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Just in time for the holidays! Dysfuctional family fiction:
Lookaway, Lookaway Steely and formidable, Jerene Jarvis Johnston sits near the apex of society in contemporary Charlotte, North Carolina, where old Southern money and older family skeletons meet the new wealth of bankers, land speculators, and social climbers. Jerene and her Civil War reenactor husband, Duke, have four adult children―sexually reckless real estate broker Annie; earnest minister Bo; gay-but-don’t-tell-anyone Joshua; and naive, impressionable college freshman Jerilyn. Jerene’s brother, Gaston, is an infamously dissolute novelist and gossip who knows her secrets and Duke’s; while her sister, Dillard, is a reclusive prisoner of her own unfortunate choices. When a scandal threatens the Johnston family’s status and dwindling finances, Jerene swings into action…and she will stop at nothing to keep what she has and preserve her legacy. Wilton Barnhardt’s Lookaway, Lookaway is a headlong, hilarious narrative of a family coming apart on the edge of the old South and the new, and an unforgettable woman striving to hold it together. — provided by publisher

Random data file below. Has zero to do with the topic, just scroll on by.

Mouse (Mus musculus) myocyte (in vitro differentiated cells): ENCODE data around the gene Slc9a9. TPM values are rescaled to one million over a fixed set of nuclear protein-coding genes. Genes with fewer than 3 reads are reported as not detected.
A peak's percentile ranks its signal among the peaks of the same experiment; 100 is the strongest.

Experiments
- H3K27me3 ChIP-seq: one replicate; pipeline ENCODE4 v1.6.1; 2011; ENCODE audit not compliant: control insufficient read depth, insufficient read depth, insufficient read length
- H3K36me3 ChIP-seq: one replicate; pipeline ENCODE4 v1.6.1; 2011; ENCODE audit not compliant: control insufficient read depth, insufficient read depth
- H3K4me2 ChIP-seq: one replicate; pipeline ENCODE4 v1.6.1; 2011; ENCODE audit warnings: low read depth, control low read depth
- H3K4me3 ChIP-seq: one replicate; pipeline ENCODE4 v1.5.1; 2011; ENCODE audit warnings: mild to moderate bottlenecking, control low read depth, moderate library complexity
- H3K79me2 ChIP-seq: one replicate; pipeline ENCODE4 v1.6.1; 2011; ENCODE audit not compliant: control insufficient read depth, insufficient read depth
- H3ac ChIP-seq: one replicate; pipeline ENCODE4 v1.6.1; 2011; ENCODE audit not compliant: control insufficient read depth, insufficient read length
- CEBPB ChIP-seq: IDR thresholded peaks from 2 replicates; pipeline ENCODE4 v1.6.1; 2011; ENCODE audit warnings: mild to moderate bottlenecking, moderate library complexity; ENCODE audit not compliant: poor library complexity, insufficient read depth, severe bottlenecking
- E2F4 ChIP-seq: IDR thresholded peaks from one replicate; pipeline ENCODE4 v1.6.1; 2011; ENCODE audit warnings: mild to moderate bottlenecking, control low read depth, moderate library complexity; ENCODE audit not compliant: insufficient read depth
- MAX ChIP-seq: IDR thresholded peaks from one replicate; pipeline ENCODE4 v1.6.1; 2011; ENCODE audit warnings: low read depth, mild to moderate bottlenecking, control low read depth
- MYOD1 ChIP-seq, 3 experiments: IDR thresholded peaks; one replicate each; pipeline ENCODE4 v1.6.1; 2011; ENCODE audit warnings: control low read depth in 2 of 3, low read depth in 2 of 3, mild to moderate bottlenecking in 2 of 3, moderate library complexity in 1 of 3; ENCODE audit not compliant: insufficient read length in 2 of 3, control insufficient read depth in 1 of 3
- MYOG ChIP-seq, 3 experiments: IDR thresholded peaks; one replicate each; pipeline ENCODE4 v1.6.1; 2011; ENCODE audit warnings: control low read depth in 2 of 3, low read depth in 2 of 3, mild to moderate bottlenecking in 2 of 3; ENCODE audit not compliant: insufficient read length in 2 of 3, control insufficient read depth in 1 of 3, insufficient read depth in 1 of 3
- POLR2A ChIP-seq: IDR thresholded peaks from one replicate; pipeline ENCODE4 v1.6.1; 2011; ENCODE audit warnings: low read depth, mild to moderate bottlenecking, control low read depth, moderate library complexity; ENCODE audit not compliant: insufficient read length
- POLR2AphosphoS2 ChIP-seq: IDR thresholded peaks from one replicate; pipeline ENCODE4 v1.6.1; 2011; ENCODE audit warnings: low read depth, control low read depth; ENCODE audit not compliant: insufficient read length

The Portable Veblen A young couple on the brink of marriage–the charming Veblen and her fiancé Paul, a brilliant neurologist–find their engagement in danger of collapse. Along the way they weather everything from each other’s dysfunctional families, to the attentions of a seductive pharmaceutical heiress, to an intimate tête-à-tête with a very charismatic squirrel. Veblen (named after the iconoclastic economist Thorstein Veblen, who coined the term “conspicuous consumption”) is one of the most refreshing heroines in recent fiction. Not quite liberated from the burdens of her hypochondriac, narcissistic mother and her institutionalized father, Veblen is an amateur translator and “freelance self”; in other words, she’s adrift. Meanwhile, Paul–the product of good hippies who were bad parents–finds his ambition soaring. His medical research has led to the development of a device to help minimize battlefield brain trauma–an invention that gets him swept up in a high-stakes deal with the Department of Defense, a Bizarro World that McKenzie satirizes with granular specificity. — provided by publisher